many of you make excellent points.i to have listened to systems that i thought sounded terrible but the owners thought was audio nirvana.and i agree the simpler a system is kept, the more oportunity for a better sound.i dont think it is that audiophiles dont know how to listen.it is how they go about setting up their systems.some like home theatre systems.some like me are two channel analog freaks.when setting up my current system my 1st priority was stereo separation.i wanted most of my lower frequencies on the left side ,most of the highs on the right.all recordings and formats we have are two channel.note all recordings are not equal so perfection is out the window.sonic clarity was next priority.last was sources and tweaks.i picked my speakers 1st.then my amps.then my sources.most recently i chose the replacements for my stock power cords.AS FOR PAYING ATTETION TO REVIEWS I DONT.NOR DO I BELEIVE SPENDING 5000.00FOR A SET OF CABLES IS NECESSARY. LET YOUR EARS LISTEN , LET YOUR SPIRIT ENJOY. AND LET YOU COMMON SENSE GUIDE YOU.AND I THINK TOU WILL BE HAPPY WITH THE RESULTS.
Juan is right. It's their money, but some folks are just irresponsible with money. I owned 1 Mustang Cobra and 3 GT's bought new over a 9 year period. Now I have a mini van and my watch (Rolex) costs more than my vehicle. I wanted Wilson Sophia II's and had the money, but bought Gold @ 400.00 an oz. and will eventually own a pair for free (if) when gold goes higher. If you're careful you can have your cake and eat it too. It just takes patients.
Well, this is fun.
I would pay for someone to come to my home to tell me what is wrong with my system.Rtn1, my only questions are how much$, and where do you live?
To me, Raks has it right...
Im guessing Im one of those that cant tell a good sounding system from a clock radio but I really dont care because Im thrilled with the way my system sounds.The only person who has to be satisfied is you. However, anyone who assembles a $50K system without spending time listening to a wide mix of components is either wealthy with little time for the hobby part of this, or insecure in making their own decisions.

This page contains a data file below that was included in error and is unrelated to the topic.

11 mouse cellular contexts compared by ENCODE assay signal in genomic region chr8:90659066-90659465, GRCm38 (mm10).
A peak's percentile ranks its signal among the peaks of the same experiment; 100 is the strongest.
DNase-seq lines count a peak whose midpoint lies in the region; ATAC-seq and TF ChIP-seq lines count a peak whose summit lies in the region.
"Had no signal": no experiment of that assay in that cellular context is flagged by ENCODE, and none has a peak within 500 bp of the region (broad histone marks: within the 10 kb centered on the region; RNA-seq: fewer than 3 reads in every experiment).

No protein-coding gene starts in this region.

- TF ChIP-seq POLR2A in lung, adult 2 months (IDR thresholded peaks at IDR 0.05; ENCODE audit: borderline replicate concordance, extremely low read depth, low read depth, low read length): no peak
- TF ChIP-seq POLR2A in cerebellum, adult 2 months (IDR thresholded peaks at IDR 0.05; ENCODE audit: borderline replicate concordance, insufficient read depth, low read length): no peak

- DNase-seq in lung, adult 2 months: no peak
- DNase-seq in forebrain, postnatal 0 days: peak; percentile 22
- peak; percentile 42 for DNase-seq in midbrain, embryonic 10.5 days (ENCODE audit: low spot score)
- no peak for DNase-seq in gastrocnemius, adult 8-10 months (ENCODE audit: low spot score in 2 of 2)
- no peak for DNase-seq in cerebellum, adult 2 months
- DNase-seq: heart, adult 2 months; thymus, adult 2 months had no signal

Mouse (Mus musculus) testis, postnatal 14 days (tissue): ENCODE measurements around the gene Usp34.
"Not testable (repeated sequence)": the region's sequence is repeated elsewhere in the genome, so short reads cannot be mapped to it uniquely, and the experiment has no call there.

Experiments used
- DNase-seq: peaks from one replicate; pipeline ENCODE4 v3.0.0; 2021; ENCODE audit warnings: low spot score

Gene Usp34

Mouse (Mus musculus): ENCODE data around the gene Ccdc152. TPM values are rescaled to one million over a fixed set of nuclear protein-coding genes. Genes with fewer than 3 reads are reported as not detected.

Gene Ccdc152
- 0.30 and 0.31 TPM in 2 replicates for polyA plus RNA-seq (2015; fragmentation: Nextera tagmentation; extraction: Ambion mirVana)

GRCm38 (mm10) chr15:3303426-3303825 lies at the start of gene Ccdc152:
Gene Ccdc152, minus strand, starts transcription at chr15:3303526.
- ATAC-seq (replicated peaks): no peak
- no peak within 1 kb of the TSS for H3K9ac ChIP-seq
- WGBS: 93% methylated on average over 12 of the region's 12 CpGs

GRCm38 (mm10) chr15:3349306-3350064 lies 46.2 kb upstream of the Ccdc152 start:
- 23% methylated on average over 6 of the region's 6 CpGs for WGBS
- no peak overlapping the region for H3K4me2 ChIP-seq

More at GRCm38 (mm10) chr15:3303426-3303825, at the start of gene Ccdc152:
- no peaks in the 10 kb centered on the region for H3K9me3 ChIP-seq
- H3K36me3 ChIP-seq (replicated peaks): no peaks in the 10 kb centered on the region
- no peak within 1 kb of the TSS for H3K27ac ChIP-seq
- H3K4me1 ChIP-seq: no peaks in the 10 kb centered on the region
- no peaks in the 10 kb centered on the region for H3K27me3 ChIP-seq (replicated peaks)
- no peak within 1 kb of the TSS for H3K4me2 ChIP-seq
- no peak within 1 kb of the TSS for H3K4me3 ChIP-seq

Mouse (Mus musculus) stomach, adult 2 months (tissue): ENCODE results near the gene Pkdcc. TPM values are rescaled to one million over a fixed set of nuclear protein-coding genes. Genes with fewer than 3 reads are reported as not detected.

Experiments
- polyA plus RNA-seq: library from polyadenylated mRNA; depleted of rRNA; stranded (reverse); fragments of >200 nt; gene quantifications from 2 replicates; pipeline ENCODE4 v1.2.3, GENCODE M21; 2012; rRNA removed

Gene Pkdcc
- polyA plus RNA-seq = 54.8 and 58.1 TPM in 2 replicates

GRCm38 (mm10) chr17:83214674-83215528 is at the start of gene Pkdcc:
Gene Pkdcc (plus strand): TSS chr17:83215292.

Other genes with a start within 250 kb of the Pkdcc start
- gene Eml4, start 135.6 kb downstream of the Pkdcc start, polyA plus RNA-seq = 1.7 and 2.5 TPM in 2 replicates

I admit, I was there with a pair of speakers I owned for several years, solely because they were "highly rated." Every review I read of those speakers said they were outstanding at their price range and the reviewers told me those speakers had all the qualities I was looking for. My only problem is that I couldn't listen to the reviews, only the speakers - which always sounded sort of crappy to me, even compared to the less expensive "middle of the road" speakers I "traded up" from.
My preferences lean toward a slightly warm, full, clean, dynamic sound, but others like a precise, detailed, clear, extended sound. The main thing to me, is to assemble a system that "you" like, whatever your listening preferences and price range.
Therefore, Juancgenao, I may not disagree with your assessment of the systems you have heard, but I don't understand why you care, or why those system owners should care what you or I think about their rigs or their life priorities. However, it makes a fun discussion so thanks for the thread.